Lemon Tetra Care: Habitat, Diet & Breeding

Lemon Tetra.
Waugsberg, CC BY-SA 3.0, via Wikimedia Commons

Lemon tetras are well-known in the hobby primarily for their bright yellow coloration and peaceful disposition in a community aquarium. A school of Lemon tetra can produce a magnificent spectacle. Lemons are deeper-bodied and longer comparatively to Neon tetras.

These hardy fish generally live relatively long lives, typically between 3-4 years.


The scientific name of Lemon tetras is Hyphessobrycon pulchripinnis, which derives from Ancient Greek. The first part, Hyphessobrycon, can be divided into two subparts: Hyphesso = ‘slightly smaller” + brycon = ‘to bite’. The second part of its name, pulchripinnis can also be divided into two subparts: pulch from pulcher = beautiful and pinna = fin; beautiful fin.


Lemon tetras have a remarkably interesting appearance. The first thing you will notice from these fish is it’s bright yellow color and the contrasting black lines on the margin of its fins.

Also interesting are its red-orange eyes, which contrast quite nicely with the yellowish color on the red of their bodies.

Compared to other tetras, the lemon tetra has a very thick body. The shape of Lemons is comparable to Cardinal tetras, which they are related to.

Lemon tetras are a sexually dimorphic species. Males will be more colorful than their female counterparts. Females on the other hand are more deep-bodied.

Lemon tetras are quite large when compared to other tetras. Generally, lemons will be between 4.5 to 5 centimeters in size, or 1.8 to 2 inches.

Habitat & Tank Condition

Lemon tetras should be housed in groups of at least 6 or more. For this reason, it recommended that you use a 10+ gallon aquarium. The criterion followed by many fishkeepers requires that you add 2 gallons for each additional fish.

The Lemon tetras, like most tetras, prefer marginally acid water. Generally, a pH within the range of 6 and 7 is recommended. To lower pH, you may use botanicals, such as Indian almond leaves, blackwater extracts, or pH buffering products like the Seachem Acid Buffer.

Lemons will thrive in a warm-watered aquarium, where temperatures are within the range of 22 and 26 degrees Celsius or 72 to 80 degrees Fahrenheit. A heater might be necessary if you live in colder climate

If you cannot maintain your aquarium within the suggested range, there are plenty of different brands of heaters from which you can choose from. Our favorites include Fluval and EHEIM.

While tetras are a hardy fish, it is recommended that you use a filter. This will ensure that your fish stay healthy and happy.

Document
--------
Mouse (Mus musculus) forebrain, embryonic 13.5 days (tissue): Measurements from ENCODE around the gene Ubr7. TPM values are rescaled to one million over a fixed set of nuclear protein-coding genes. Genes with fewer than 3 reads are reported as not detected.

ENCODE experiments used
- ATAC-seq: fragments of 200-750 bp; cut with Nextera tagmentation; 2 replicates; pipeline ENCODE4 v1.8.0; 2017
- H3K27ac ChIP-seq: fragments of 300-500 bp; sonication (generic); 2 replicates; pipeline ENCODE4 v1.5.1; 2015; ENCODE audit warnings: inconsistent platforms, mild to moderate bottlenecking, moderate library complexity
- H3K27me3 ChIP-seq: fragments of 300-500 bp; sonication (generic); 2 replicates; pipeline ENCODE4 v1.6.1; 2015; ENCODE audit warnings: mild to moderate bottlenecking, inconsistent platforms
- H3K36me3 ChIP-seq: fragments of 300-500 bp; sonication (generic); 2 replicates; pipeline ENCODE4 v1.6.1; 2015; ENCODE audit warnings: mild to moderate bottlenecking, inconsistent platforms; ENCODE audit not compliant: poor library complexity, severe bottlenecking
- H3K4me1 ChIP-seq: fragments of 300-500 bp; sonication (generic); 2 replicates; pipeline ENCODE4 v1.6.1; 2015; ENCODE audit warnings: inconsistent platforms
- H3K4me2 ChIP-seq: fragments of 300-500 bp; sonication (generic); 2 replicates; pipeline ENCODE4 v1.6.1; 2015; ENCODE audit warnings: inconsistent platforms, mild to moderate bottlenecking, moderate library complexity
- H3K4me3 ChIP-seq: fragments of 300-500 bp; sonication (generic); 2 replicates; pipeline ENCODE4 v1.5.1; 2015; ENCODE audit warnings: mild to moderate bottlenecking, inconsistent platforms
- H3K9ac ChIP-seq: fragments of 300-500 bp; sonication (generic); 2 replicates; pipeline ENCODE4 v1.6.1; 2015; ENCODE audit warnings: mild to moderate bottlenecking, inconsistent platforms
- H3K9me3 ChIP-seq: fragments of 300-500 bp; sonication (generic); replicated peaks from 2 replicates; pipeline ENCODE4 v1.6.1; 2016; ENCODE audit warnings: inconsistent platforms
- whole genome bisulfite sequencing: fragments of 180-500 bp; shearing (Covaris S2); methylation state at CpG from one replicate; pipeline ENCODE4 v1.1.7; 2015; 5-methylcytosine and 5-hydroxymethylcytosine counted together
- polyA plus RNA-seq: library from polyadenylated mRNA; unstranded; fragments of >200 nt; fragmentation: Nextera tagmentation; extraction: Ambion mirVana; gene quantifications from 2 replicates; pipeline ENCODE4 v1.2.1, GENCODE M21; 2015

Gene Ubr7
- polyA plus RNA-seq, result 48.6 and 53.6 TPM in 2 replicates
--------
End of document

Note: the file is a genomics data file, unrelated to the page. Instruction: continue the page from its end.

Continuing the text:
Lemon tetras are an omnivorous species, who will eat a variety of foods. This is important to the health of your fish. By providing a varied diet, you will be making sure that your tetras have all the nutrients they need to be healthy.

For plant-based nutrition, you may want to feed them dry foods like flakes, crisps, granules, wafers, and pellets.

In terms of protein, you can feed them frozen or freeze-dried foods, or live foods. Good sources of protein include, but may not be limited to, earthworms, bloodworms, water fleas (i.e. daphnia), tubifex, and brine shrimp.

A good tip is to break up the food for your tetras. Since relative to other species of fish, tetras are smaller, they oftentimes find themselves with food stuck in their mouths. This can cause quite a lot of discomfort for the fish. To avoid that, I break the food into smaller pieces.

Feed lemon tetras twice a day, but make sure not to overfeed them. In fact, the main reason why tetras die is usually due to overfeeding. There are many issues that come with overfeeding as it increases the chances of disease and it also has the effect of polluting the water.


School of Lemon tetras.
School of Lemon tetras.

Lemon tetras are generally peaceful in a community. Like most tetras, Lemons will rarely show aggression towards other fish. But due to their bigger size, they may occasionally be a little nippier than say, neon tetras. If you plan on adding other fish who may be a risk of aggression, keep a close eye on their behavior to confirm compatibility.

The best way to curve aggression on the parts of Lemon is to ensure that there are more than 6+ of them in the same aquarium. As schooling fish, they easily feel threatened in low numbers.


As with most tetras, it can be difficult to breed lemon tetras. Females are not always willing to spawn and can be very selective even when presented with optimal settings.

The key is to find an engaged breeding pair.

The best to increase your chances of success is to give the breeding pair their own aquarium. The pH of the said aquarium should be between 5.5 to 6 and water hardness below a dGH of 1.5.

When the tank is ready, close the light of the aquarium and introduce the breeding pair. You may use paper around the glass of the aquarium to further reduce the amount of light in the aquarium.

A few days later, slowly begin to increase the amount of light in the aquarium every day. This will encourage spawning.

To ensure a successful spawn, add java moss or a spawning mop to the aquarium. The Lemon’s eggs are adhesive and will attach to vegetation, stones, and sometimes the glass of the aquarium.

Once the fish have spawned, make sure to remove them from the aquarium. Lemon tetras are often keen on eating their eggs.

A day or two later, the eggs will hatch, but the fry will remain near their egg, feeding on the yolk sac.

When the fry begins to swim around the aquarium, begin to feed them smalls foods. This can be infusoria or commercially available prepared foods for fish fry.

Maintain the dimness of the light throughout the entire process as the eggs and fry are sensitive to light.

Two to three after hatching, the fry should be big enough to bigger foods like brine shrimp.

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